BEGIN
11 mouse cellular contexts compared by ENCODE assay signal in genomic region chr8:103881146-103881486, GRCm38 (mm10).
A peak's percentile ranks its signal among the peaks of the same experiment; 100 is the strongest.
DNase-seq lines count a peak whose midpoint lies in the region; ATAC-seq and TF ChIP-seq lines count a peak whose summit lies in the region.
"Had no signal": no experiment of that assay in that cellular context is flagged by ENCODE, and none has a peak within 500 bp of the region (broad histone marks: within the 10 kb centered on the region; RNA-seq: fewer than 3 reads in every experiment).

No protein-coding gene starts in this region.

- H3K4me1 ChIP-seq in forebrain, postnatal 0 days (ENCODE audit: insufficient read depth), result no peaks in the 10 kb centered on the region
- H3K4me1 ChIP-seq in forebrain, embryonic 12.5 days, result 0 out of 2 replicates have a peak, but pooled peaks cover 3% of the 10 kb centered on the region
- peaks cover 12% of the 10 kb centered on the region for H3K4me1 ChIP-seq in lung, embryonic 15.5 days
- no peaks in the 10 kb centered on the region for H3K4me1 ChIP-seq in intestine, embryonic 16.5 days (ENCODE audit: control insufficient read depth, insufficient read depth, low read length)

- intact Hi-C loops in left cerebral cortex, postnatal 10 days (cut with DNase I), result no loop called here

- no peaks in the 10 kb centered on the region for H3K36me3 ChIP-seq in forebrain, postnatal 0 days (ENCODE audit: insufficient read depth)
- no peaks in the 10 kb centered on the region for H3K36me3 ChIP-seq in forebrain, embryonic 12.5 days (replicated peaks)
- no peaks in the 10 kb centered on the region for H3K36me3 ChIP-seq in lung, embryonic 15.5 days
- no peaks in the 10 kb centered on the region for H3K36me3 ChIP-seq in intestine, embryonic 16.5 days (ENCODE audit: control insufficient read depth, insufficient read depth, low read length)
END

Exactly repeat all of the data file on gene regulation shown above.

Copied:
11 mouse cellular contexts compared by ENCODE assay signal in genomic region chr8:103881146-103881486, GRCm38 (mm10).
A peak's percentile ranks its signal among the peaks of the same experiment; 100 is the strongest.
DNase-seq lines count a peak whose midpoint lies in the region; ATAC-seq and TF ChIP-seq lines count a peak whose summit lies in the region.
"Had no signal": no experiment of that assay in that cellular context is flagged by ENCODE, and none has a peak within 500 bp of the region (broad histone marks: within the 10 kb centered on the region; RNA-seq: fewer than 3 reads in every experiment).

No protein-coding gene starts in this region.

- H3K4me1 ChIP-seq in forebrain, postnatal 0 days (ENCODE audit: insufficient read depth), result no peaks in the 10 kb centered on the region
- H3K4me1 ChIP-seq in forebrain, embryonic 12.5 days, result 0 out of 2 replicates have a peak, but pooled peaks cover 3% of the 10 kb centered on the region
- peaks cover 12% of the 10 kb centered on the region for H3K4me1 ChIP-seq in lung, embryonic 15.5 days
- no peaks in the 10 kb centered on the region for H3K4me1 ChIP-seq in intestine, embryonic 16.5 days (ENCODE audit: control insufficient read depth, insufficient read depth, low read length)

- intact Hi-C loops in left cerebral cortex, postnatal 10 days (cut with DNase I), result no loop called here

- no peaks in the 10 kb centered on the region for H3K36me3 ChIP-seq in forebrain, postnatal 0 days (ENCODE audit: insufficient read depth)
- no peaks in the 10 kb centered on the region for H3K36me3 ChIP-seq in forebrain, embryonic 12.5 days (replicated peaks)
- no peaks in the 10 kb centered on the region for H3K36me3 ChIP-seq in lung, embryonic 15.5 days
- no peaks in the 10 kb centered on the region for H3K36me3 ChIP-seq in intestine, embryonic 16.5 days (ENCODE audit: control insufficient read depth, insufficient read depth, low read length)